I can be the teacher my students need.
A few years ago I was pondering what kind of teacher I wanted to be. All of a sudden I was struck by the feeling that I wanted to be the teacher that loved the kids who were hard to love. And I really do feel that way. I love the surly teenagers. I love the five year old who has the attention span of a goldfish. I love the student whose progression is so slow, I may be the only one who notices. I love them all. This does not make me better than other teachers, but it does make me the right fit for certain students. I love the oddballs because I am one.
I have made a lot of progress in my belief in myself, but I have to remind myself often of what I have learned. My imposter syndrome isn’t going anywhere soon because there’s still a lot of room between where I am and where I want to be. I’m so glad I have big dreams. The uncomfortable feeling of failure is worth it.
What helps you when you’re feeling like an imposter? Please help me add to my list of mantras!
This is part of a new series about subtle changes we have made that have made a big difference in our teaching.
Plucky Violin Teacher Small Shifts blog series. via pluckyviolinteacher.com
I used to think that the key to getting a child to change their behavior was to model it–to the extreme. A very wiggly, distracted kid needed me to be be calm and quiet. I would be so zen, we would both almost fall asleep. A bored, sleepy, no-more-energy-because-they’ve-been-at-school-all-day kid needed me to be exciting and stimulating. I would be so entertaining, I would overwhelm them.
When I read How to Talk So Kids Will Listen and Listen So Kids Will Talk, I realized why this wasn’t working. The authors emphasized the importance of validating a child’s emotions so they feel heard. If a child is crying and screaming, instead of responding “It’s okay! Don’t cry!” you need to try “Oh, that is so frustrating!” When an adult’s tone is vastly different from a child’s tone, the child can feel like they’re being ignored. They want to know you hear and understand them. (Of course this applies to communication with adults as well.)
If a kid is at either end of the spectrum, wiggly or sleepy, they usually have a reason for that. If their lesson is after school they are probably exhausted and so done with holding still. Who can blame them? I have realized they need to know I care about how they’re feeling. That doesn’t mean we have to have a big long conversation about it, I just need to reflect back what I see.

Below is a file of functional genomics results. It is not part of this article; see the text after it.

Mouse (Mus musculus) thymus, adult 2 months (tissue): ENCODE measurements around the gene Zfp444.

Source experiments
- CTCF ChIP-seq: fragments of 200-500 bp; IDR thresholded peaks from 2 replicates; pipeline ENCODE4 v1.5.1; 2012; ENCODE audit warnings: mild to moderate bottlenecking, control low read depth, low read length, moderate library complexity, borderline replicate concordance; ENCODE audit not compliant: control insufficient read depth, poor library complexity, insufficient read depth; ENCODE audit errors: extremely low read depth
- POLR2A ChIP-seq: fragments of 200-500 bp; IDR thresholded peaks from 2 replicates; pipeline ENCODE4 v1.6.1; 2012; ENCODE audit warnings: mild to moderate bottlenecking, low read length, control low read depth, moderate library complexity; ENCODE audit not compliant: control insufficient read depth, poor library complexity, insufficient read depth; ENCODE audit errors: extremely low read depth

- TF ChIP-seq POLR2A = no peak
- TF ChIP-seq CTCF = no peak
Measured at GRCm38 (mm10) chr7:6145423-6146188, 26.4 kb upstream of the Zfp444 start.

I think of this as Energy Matching Minus One. I try to match whatever kind of energy they are giving, and then subtract just a little bit. This guides their behavior the direction I would like it to go. A teacher can set the emotional thermostat for the lesson, but if it’s too far from what they felt before walking in, it’s going to shock their system. Sluggish students need a calm teacher, who is also excited about the lesson. Antsy and silly students need an enthusiastic teacher, who is a little more mellow.
Subtly changing how I react to a child who is off-the-walls or lethargic has made big changes in the level of connection I feel with them.
I would love to hear, what small changes have you made to manage behavior in your studio? Please share in the comments!
Rereading the book this month for the Plucky Violin Teacher Book Club, I found so many parts of this book that apply so well to practicing music with your child or teaching. Here are some of my favorite ideas.
Reduce the verbal clutter. Payne advocates reducing the number of words it takes you to ask your child to do something. This can be crucial in practicing or teaching. Your words can get in the way of the flow of progress. Moving from “Your wrist is touching the violin. That will hurt your hand. Let’s do it again,” to a gentle touch on the wrist and a slow exhale, makes a big difference.
Simplify the schedule. It may seem odd that a violin teacher is supportive of reducing the number of extra curriculars. After all, if everyone drastically reduced their after school activities, that could really affect my income! Still, I am never offended when a student quits because their family life has become too hurried and they need more time together. Children time to be bored at home to awaken their creativity. There can be a middle ground, where music is part of their daily routine but not taking over their life, and that is what I hope for my children and violin students.
Payne wrote, “What we want for our children, truly, is engagement. We want their love of the cello to grow, to evolve and endure throughout their lives, whether or not they perform…whether or not they are ever exceptional cellists.” Children who are pushed too hard, too early, quit sports, music, and other extracurriculars before becoming teenagers, when that level of social engagement and discipline is especially valuable.